Chili Grower Defends Carolina Reaper Amid Controversy, Explains How World’s Hottest Pepper Should Be Eaten

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A U.K.-based chili grower who specializes in growing Carolina Reapers issued a statement in defense of the world’s hottest pepper over the weekend, in the aftermath of reports that a man was hospitalized for intense “thunderclap” headaches after he consumed the pepper in a chili eating contest.

In an interview with Sky News, Bedfordshire, U.K., chili grower Salvatore Genovese explained that he has yet to encounter any reports of customers being hospitalized after consuming the Carolina Reaper peppers his farm has sold. He added the super-hot pepper is not meant to be consumed raw and that it should be cooked and used in small amounts due to its extreme heat.

“It’s not really designed to… just plonk it in your mouth and eat it… I would never do that and I wouldn’t recommend it,” said Genovese.

“Just cook with it, make a curry, infuse it slowly, take it out if you want to afterwards, and get the rich flavors from that super-hot chili.”

Additionally, Genovese speculated that the man in the aforementioned reports might have consumed a dozen Carolina reapers, as is often the case in chili eating contests that require competitors to consume as many super-hot peppers as possible within a given period of time.

The peculiar case took place in 2016, when a 34-year-old man entered the emergency room of Bassett Medical Center in Cooperstown, New York, complaining of a so-called “thunderclap headache.” As noted by NPR, the “otherwise healthy” man had eaten a whole Carolina Reaper during a chili eating contest and had initially gone home after the competition, despite already being in pain, only to head to the emergency room after experiencing an even more painful headache. Separately, Fox News wrote that the unidentified male patient also complained of dry heaving and “intense” neck and head pain after consuming the pepper.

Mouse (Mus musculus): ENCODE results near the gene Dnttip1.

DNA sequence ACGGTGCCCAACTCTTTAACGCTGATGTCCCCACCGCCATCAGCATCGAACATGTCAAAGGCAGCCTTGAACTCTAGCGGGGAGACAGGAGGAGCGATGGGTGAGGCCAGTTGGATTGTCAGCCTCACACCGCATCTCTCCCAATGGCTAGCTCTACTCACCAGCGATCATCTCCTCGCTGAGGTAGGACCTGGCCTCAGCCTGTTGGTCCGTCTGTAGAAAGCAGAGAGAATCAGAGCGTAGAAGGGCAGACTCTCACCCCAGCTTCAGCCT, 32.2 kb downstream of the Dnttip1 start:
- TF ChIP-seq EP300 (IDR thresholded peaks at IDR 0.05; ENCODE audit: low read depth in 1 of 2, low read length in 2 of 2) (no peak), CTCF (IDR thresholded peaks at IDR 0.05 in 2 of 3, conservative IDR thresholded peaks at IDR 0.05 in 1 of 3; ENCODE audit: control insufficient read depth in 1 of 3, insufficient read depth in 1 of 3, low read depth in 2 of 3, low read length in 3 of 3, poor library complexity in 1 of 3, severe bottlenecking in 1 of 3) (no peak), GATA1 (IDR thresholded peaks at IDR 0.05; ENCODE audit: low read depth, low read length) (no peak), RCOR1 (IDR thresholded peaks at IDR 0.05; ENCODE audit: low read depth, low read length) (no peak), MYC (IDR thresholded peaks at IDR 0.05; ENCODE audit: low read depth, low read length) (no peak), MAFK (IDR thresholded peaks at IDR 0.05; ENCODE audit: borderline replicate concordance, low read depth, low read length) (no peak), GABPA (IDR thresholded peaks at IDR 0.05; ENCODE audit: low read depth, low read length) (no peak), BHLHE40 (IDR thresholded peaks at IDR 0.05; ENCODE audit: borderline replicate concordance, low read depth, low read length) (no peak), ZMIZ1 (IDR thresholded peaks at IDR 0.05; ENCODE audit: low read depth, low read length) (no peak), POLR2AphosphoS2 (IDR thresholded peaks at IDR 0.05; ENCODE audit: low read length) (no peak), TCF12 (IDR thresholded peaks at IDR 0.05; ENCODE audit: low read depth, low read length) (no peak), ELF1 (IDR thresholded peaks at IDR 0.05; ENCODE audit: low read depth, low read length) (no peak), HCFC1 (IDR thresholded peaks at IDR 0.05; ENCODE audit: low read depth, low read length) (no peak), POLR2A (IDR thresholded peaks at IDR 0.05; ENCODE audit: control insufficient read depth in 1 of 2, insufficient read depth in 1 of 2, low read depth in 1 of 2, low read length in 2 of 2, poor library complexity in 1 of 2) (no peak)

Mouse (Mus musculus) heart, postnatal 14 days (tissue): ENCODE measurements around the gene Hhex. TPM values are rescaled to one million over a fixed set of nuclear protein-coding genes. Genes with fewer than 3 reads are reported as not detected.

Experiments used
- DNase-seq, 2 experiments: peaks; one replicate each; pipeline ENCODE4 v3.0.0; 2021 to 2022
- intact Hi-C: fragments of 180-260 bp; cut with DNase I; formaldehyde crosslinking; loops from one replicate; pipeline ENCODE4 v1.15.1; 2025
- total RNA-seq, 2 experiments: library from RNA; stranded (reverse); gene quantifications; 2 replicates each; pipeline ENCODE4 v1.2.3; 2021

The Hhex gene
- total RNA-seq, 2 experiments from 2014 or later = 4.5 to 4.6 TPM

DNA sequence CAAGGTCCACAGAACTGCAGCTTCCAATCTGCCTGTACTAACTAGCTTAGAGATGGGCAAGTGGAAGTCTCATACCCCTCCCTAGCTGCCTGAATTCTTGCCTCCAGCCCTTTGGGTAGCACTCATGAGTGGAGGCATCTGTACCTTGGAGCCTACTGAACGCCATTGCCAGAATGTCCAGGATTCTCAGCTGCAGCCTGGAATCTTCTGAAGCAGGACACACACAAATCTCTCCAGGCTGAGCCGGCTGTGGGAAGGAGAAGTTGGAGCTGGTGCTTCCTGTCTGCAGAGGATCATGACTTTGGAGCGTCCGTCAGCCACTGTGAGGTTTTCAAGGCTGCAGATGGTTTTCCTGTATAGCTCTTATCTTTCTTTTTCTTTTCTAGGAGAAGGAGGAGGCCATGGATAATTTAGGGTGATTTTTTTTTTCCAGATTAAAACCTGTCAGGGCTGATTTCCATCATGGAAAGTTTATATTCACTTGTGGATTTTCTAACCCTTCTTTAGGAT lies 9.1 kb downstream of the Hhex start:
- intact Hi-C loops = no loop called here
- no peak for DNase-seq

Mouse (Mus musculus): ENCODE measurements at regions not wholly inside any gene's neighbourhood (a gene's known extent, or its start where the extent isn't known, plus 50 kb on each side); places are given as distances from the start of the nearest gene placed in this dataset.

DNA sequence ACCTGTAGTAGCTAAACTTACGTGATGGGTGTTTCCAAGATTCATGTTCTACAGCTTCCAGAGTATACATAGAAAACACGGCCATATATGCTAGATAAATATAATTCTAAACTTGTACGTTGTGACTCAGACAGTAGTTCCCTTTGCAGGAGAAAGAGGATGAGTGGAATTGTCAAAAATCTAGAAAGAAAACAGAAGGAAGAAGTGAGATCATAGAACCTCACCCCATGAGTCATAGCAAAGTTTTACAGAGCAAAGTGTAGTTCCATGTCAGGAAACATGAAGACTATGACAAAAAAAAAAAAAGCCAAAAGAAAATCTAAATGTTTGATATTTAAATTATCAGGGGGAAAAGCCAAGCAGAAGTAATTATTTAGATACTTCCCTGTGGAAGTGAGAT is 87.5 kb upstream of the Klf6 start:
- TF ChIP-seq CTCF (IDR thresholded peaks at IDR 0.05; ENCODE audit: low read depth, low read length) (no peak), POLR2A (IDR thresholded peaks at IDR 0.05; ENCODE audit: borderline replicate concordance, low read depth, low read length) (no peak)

After a series of medical tests, the blood vessels in the man’s brain were found to have narrowed, thus possibly explaining the thunderclap headaches. The case was published last week in the journal BMJ Case Reports, spurring a series of articles that documented the unusual circumstances behind the man’s medical emergency.


According to Mayo Clinic professor of neurology Todd Schwedt, thunderclap headaches, which get their name from the speed in which they strike and the intense pain that follows, are akin to “something exploding in [a person’s] head” and can sometimes last for weeks. He added that this was the first time he had heard of such headaches being linked to the consumption of hot peppers.

“When someone has a thunderclap headache, it should be considered an emergency, and it needs to be evaluated urgently,” Schwedt told NPR.

The Carolina Reaper, which was developed by PuckerButt Pepper Co. founder Ed Currie, is officially listed as the world’s hottest pepper on the Guinness Book of World Records, according to the Mercury News. With an average rating of 1.64 million Scoville heat units (SHUs), it is more than 200 times hotter than a jalapeno pepper, which averages approximately 8,000 SHUs. However, it might not maintain its status as the world’s hottest pepper for much longer, as Currie has reportedly come up with an even hotter pepper, called Pepper X, which averaged between 2.5 million and 3.189 million SHUs in various tests, and has already been submitted to Guinness for review.